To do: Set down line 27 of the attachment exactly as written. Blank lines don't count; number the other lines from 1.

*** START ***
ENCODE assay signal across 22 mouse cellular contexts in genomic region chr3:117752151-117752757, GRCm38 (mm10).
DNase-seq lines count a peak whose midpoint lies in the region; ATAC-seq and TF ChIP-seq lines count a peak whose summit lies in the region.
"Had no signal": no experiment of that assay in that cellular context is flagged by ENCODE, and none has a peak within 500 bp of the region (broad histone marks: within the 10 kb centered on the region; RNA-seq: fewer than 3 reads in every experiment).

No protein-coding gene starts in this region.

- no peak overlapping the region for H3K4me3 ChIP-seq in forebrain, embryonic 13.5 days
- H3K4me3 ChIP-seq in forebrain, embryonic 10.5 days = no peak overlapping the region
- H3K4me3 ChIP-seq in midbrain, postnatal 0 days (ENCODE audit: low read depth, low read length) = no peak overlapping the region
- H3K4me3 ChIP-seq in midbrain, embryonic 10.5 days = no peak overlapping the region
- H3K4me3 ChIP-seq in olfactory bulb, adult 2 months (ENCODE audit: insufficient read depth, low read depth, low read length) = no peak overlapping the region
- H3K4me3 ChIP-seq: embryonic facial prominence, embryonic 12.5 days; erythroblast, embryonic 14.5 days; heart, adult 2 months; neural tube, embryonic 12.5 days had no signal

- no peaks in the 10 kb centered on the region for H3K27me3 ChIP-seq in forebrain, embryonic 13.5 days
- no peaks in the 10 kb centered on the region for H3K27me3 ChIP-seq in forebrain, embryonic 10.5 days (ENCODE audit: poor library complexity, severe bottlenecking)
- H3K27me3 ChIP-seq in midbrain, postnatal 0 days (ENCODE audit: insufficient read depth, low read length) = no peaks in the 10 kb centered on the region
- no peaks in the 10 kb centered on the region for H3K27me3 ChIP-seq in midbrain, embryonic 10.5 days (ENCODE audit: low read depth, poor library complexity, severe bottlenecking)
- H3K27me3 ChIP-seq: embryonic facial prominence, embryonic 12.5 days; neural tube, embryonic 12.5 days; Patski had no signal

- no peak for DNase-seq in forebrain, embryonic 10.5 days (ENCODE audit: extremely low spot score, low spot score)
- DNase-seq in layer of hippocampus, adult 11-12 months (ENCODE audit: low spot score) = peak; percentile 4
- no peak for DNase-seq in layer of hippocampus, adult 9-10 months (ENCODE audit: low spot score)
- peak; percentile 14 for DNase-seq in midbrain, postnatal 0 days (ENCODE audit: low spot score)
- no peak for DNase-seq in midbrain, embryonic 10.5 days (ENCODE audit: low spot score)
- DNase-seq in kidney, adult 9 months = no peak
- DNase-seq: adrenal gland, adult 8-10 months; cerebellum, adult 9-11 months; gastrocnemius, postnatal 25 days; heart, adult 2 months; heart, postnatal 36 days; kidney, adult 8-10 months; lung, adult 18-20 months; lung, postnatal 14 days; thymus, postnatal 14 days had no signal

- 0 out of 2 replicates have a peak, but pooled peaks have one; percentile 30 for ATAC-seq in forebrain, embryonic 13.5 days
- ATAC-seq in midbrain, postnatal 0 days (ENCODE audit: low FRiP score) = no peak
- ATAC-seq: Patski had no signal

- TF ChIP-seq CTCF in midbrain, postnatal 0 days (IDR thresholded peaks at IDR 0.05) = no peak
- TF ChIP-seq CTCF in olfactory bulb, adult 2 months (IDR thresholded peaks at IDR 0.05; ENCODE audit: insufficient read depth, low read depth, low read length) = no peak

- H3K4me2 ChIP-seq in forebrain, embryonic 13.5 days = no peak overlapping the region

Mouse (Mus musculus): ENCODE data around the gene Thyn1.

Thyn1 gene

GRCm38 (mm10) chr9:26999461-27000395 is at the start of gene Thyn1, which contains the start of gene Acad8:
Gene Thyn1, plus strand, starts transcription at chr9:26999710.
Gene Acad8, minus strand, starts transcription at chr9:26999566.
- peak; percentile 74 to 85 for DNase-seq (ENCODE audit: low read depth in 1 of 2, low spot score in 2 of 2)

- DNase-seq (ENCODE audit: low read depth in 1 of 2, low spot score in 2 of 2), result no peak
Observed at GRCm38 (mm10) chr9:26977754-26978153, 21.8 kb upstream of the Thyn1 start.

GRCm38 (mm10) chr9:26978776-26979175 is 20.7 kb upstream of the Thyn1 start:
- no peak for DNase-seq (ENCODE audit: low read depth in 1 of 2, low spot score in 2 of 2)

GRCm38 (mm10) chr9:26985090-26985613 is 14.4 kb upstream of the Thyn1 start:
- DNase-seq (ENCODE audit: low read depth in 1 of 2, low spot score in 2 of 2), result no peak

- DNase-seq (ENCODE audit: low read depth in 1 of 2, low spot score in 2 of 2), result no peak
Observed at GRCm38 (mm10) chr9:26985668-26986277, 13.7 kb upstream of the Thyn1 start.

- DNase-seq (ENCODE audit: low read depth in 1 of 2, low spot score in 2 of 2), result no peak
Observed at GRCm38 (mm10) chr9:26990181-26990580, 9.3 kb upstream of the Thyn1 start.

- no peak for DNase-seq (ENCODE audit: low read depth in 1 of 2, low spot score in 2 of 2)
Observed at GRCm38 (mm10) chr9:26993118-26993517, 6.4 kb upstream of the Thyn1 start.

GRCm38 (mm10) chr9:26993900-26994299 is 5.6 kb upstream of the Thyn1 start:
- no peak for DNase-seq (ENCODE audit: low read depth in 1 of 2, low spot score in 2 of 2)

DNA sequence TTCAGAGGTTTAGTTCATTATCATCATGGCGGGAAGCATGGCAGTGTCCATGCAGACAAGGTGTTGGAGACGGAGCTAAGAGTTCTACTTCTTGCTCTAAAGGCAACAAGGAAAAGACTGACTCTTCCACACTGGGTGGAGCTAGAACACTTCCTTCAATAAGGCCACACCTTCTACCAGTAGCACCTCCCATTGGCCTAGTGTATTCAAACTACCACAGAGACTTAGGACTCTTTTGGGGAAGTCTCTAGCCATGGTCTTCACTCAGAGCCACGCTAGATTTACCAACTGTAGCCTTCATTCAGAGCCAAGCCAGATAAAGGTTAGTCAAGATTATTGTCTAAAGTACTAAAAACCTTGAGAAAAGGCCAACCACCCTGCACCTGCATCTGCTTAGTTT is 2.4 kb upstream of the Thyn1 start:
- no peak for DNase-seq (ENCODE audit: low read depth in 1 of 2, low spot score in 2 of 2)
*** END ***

- TF ChIP-seq CTCF in olfactory bulb, adult 2 months (IDR thresholded peaks at IDR 0.05; ENCODE audit: insufficient read depth, low read depth, low read length) = no peak